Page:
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Open Access (free)
Feminism, anti-colonialism and a forgotten fight for freedom
Alison Donnell

colonialism had set in motion was now being replayed in a climate of highly-charged political restlessness and mobility that was to change profoundly the national identities and cultures of both Britain and its West Indian colonies. In her later years Marson continued to travel, spending 1952 to 1960 in the US. By the time she returned to London in 1964 she was able to appreciate that a very different cultural and

in West Indian intellectuals in Britain
Open Access (free)
Crossing the seas
Bill Schwarz

were required in order to think through the destruction of the old colonial order? From long before the arrival of Windrush in 1948, West Indian emigrants came from societies well advanced in the prerequisites of breaking from colonialism. They arrived with long memories, recalling events which, in the collective imagination of the British, had slipped into forgetfulness. 6 The typewritten novels and

in West Indian intellectuals in Britain
Barbra Mann Wall

associates spoke English.6 Thus in 1905 Irish mission work in Nigeria grew 189 Barbra Mann Wall when Irish-born Bishop Joseph Shanahan took over leadership of the Holy Ghost mission in Calabar (the eastern region).7 Soon, Irish missionaries dominated in the area. Because colonial powers’ religion was Christianity, this granted the Irish missions a distinct advantage, and they benefited from British colonialism.8 Catholic mission personnel co-operated with colonial leaders who wanted the Catholics to run hospitals and schools, while Catholic missionaries wanted access to

in Colonial caring
John Marriott

of countless women. 28 Campaign activists or those who provided its moral and economic rationale anticipated abolition would promote material and moral progress. In the event, the legacy of slavery and abolition was rather more ambiguous and uncertain. 29 Colonialism and progress In the first half of the eighteenth century Britain emerged as a mercantile, imperial and naval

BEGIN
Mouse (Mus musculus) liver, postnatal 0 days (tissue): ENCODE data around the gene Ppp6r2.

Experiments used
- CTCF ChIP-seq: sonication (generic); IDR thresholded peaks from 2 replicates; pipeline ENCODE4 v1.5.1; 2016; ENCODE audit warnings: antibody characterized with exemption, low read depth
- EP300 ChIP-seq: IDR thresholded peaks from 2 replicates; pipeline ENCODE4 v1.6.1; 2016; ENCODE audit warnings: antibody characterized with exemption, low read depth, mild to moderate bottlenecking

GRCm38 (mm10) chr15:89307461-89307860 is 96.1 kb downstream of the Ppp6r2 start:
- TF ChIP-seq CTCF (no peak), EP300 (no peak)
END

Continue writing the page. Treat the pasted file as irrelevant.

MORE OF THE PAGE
in The other empire
Open Access (free)
Visions of history, visions of Britain
Stephen Howe

James’s most important direct influence in Britain, then, is surely not to be found in any of these milieux, but rather in his involvement in anticolonialist politics, and his impact on circles of Caribbean and African émigrés, students and activists who were usually temporary residents in the imperial metropole between the 1930s and the 1960s. These activities, and James’s ideas about colonialism and

in West Indian intellectuals in Britain
Sunil S. Amrith

assistance to the people in time of famine, and to devote all its available resources to this end’ (Government of India 1880: 31–2). The state committed itself, at least nominally, to preventing death from starvation. This commitment was open, thereafter, to expansion and interpretation. Thus if the institutional legacy of colonialism was to constrain the public health apparatus of India, the ideological legacy was the rise, perhaps unintended, of the notion that the state would and could intervene to prevent certain kinds of suffering.4 The ambivalent nature of the